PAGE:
Ironically, the government of India on March 22 lambasted Facebook for a breach of privacy.

Security of Apps

In light of the latest vulnerability revelations, some security leaders are questioning the overall security posture of India's government-related apps.

"The government and other political parties continue to disappoint us," says Dinesh O. Bareja, COO at Open Security Alliance, an information security research company. "They continue to make a mockery of themselves in front of the world. On the one hand they are criticizing Facebook, on the other they are having the same malpractices."

Privacy "is very easy to preach but difficult to practice," says Bareja, who claims the government is "conveniently silent on its own misdoings. Nothing will improve if the government doesn't lead by example."

Rama Vedashree, CEO at Data Security Council of India, a not-for profit industry body on data protection in India, says security is "collective responsibility of stakeholders spanning large internet companies, government agencies, startups, end users and regulatory agencies."

Stringent Regulations

The latest concerns raised about Indians' privacy have many security practitioners calling for stringent privacy regulations for government and private enterprises alike. The Supreme Court last year ruled that privacy is a fundamental right.

"It's about time to come up with a strong privacy law, or else data leaks will keep happening," says a Bangalore-based practitioner who works for a bank, who asked not to be named.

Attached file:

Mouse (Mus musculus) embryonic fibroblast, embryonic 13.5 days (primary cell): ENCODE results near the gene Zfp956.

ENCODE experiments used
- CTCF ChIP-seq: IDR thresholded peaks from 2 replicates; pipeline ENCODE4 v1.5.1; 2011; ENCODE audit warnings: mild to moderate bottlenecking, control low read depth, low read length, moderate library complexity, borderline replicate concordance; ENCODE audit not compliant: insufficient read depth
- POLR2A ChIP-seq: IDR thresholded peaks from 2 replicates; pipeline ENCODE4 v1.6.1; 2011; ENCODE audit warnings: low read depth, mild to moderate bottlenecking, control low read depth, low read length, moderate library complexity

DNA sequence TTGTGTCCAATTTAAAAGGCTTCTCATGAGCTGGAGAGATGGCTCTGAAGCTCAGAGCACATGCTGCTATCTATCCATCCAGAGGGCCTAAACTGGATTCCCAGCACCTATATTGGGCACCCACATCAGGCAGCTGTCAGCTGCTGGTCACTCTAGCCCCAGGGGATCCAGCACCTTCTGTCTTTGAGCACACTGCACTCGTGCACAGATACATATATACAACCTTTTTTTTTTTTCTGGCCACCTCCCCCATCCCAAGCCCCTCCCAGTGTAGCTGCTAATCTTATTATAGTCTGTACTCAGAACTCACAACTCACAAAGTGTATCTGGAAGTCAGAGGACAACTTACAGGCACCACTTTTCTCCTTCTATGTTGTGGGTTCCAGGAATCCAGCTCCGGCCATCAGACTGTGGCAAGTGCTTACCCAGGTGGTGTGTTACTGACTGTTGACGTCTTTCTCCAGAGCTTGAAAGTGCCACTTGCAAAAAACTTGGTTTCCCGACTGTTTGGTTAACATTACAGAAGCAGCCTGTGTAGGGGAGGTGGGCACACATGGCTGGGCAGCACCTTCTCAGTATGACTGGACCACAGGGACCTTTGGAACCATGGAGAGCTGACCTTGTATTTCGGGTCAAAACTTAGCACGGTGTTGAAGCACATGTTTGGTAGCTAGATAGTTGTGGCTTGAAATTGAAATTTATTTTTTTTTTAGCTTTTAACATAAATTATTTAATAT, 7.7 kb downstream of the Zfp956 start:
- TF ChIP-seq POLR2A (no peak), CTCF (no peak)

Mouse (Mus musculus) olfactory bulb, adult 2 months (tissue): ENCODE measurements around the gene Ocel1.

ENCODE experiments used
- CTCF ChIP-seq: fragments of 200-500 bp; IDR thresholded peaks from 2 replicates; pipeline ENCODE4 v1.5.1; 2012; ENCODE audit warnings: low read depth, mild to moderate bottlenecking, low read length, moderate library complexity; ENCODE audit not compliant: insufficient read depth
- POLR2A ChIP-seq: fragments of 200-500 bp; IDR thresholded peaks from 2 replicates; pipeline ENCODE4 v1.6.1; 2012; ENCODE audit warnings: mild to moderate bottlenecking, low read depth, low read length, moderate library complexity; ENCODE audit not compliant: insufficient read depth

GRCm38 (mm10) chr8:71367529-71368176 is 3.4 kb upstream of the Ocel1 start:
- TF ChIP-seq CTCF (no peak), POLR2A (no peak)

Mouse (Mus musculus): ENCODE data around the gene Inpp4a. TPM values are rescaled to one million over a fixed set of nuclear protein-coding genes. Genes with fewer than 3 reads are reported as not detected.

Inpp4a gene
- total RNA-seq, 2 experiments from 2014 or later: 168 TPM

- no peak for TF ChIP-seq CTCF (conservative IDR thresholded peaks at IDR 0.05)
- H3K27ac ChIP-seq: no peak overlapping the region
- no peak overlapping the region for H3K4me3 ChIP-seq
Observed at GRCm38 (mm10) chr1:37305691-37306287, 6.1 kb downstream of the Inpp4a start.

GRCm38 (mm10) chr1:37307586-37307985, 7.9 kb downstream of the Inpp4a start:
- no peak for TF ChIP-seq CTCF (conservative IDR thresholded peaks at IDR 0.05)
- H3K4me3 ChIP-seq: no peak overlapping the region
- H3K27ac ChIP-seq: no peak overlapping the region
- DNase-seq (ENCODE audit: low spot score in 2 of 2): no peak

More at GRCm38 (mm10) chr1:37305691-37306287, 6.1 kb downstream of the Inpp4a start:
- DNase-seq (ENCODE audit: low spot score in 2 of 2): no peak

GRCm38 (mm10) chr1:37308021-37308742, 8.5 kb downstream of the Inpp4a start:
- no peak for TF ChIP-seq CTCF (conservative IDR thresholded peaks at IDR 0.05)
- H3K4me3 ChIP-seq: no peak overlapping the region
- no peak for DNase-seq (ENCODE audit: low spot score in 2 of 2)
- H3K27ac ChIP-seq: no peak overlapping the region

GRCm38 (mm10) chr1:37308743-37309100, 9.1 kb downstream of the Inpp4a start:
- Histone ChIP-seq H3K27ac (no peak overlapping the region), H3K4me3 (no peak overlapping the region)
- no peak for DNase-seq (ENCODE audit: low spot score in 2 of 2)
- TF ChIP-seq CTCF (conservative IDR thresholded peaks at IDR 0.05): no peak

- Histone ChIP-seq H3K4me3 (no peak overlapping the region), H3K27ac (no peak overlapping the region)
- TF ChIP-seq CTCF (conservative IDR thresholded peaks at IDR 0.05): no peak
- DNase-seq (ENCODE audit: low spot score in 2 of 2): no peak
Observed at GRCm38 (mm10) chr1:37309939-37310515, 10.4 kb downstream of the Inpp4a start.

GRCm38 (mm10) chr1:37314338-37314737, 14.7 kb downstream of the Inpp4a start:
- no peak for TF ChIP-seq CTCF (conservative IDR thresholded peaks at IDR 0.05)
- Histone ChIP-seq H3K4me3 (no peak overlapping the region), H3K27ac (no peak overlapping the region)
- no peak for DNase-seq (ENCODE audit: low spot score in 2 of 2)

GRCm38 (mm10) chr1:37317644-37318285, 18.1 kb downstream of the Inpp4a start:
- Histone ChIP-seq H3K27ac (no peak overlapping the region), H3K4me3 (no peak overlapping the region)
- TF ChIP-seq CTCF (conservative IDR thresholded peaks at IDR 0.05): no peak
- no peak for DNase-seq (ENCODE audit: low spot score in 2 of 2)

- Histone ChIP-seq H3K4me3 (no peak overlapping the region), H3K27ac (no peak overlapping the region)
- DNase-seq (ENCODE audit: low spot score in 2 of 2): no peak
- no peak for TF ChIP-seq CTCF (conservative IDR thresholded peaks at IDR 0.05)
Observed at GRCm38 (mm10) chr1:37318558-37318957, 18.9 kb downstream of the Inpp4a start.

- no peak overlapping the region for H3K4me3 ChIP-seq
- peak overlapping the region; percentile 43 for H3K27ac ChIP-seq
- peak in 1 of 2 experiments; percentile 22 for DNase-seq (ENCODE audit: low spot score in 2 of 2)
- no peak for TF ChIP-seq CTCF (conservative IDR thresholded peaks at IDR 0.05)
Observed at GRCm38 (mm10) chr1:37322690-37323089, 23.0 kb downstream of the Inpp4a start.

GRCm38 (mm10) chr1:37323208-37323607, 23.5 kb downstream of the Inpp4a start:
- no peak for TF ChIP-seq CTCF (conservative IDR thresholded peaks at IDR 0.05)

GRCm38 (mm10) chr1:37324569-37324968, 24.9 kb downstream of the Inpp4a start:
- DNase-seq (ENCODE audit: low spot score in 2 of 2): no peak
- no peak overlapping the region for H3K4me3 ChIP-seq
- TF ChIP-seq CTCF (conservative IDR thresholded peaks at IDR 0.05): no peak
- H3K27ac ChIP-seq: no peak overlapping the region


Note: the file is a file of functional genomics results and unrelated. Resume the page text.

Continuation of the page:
Prashant Mali, cyber law advocate, says the Election Commissioner must also take strict action.

"It's time to review the entire governance and policies around data protection and privacy and reviews of policies and practices both internal and the third- party ecosystem that rides on their platform," Vedashree says. "It's also a timely reminder for global internet companies and government agencies on their responsibilities to design trustworthy platforms and apps keeping users center-stage, and demonstrate by example to win and retain user trust."

Although these incidents are creating awareness about privacy, "we need to strengthen our legal framework by adopting a federal law like GDPR [EU's General Data Protection Regulation] to bring about a transformation in management of privacy," says Ganesh Viswanathan, CISO at Quatrro, a global services company.

Some security experts advise that such a regulation in India should require that:

  • Advance notice about data being collected be provided;
  • Users grant permission before their data is shared with third parties;
  • Information collected be limited to the function or use of the app;
  • Users be enabled to access and correct information collected by app developers;
  • App developers provide transparency on the use of information gathered.

About the Author

Suparna Goswami

Suparna Goswami

Associate Editor, ISMG

Goswami has more than 10 years of experience in the field of journalism. She has covered a variety of beats including global macro economy, fintech, startups and other business trends. Before joining ISMG, she contributed for Forbes Asia, where she wrote about the Indian startup ecosystem. She has also worked with UK-based International Finance Magazine and leading Indian newspapers, such as DNA and Times of India.